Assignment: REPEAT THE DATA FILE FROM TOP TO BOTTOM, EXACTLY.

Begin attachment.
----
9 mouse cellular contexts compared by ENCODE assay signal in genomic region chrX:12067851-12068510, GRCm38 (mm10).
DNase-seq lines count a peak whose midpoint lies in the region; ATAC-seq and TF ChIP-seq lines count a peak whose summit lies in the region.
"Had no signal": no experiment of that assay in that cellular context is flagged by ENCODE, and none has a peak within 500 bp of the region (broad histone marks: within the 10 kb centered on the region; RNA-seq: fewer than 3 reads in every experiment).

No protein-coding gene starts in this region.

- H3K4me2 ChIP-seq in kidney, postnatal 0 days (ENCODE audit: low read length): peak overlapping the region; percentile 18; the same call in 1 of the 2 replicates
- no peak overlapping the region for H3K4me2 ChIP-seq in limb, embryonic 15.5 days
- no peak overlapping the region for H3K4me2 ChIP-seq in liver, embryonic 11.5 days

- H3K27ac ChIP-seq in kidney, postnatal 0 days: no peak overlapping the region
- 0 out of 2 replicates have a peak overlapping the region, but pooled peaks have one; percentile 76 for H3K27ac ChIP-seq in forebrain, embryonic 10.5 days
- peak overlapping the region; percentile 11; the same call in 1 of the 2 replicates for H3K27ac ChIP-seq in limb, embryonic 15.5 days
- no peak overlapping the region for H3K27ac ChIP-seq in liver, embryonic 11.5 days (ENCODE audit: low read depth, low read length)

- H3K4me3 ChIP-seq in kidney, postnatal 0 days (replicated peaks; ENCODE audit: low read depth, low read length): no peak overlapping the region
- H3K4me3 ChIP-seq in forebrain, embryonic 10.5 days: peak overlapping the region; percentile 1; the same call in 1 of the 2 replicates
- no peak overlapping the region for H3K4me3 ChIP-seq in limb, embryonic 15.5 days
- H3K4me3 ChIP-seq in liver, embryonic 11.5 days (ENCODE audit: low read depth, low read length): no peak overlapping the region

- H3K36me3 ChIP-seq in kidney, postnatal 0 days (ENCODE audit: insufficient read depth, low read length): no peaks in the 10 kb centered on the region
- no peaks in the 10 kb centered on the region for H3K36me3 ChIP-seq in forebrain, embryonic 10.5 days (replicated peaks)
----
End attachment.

9 mouse cellular contexts compared by ENCODE assay signal in genomic region chrX:12067851-12068510, GRCm38 (mm10).
DNase-seq lines count a peak whose midpoint lies in the region; ATAC-seq and TF ChIP-seq lines count a peak whose summit lies in the region.
"Had no signal": no experiment of that assay in that cellular context is flagged by ENCODE, and none has a peak within 500 bp of the region (broad histone marks: within the 10 kb centered on the region; RNA-seq: fewer than 3 reads in every experiment).

No protein-coding gene starts in this region.

- H3K4me2 ChIP-seq in kidney, postnatal 0 days (ENCODE audit: low read length): peak overlapping the region; percentile 18; the same call in 1 of the 2 replicates
- no peak overlapping the region for H3K4me2 ChIP-seq in limb, embryonic 15.5 days
- no peak overlapping the region for H3K4me2 ChIP-seq in liver, embryonic 11.5 days

- H3K27ac ChIP-seq in kidney, postnatal 0 days: no peak overlapping the region
- 0 out of 2 replicates have a peak overlapping the region, but pooled peaks have one; percentile 76 for H3K27ac ChIP-seq in forebrain, embryonic 10.5 days
- peak overlapping the region; percentile 11; the same call in 1 of the 2 replicates for H3K27ac ChIP-seq in limb, embryonic 15.5 days
- no peak overlapping the region for H3K27ac ChIP-seq in liver, embryonic 11.5 days (ENCODE audit: low read depth, low read length)

- H3K4me3 ChIP-seq in kidney, postnatal 0 days (replicated peaks; ENCODE audit: low read depth, low read length): no peak overlapping the region
- H3K4me3 ChIP-seq in forebrain, embryonic 10.5 days: peak overlapping the region; percentile 1; the same call in 1 of the 2 replicates
- no peak overlapping the region for H3K4me3 ChIP-seq in limb, embryonic 15.5 days
- H3K4me3 ChIP-seq in liver, embryonic 11.5 days (ENCODE audit: low read depth, low read length): no peak overlapping the region

- H3K36me3 ChIP-seq in kidney, postnatal 0 days (ENCODE audit: insufficient read depth, low read length): no peaks in the 10 kb centered on the region
- no peaks in the 10 kb centered on the region for H3K36me3 ChIP-seq in forebrain, embryonic 10.5 days (replicated peaks)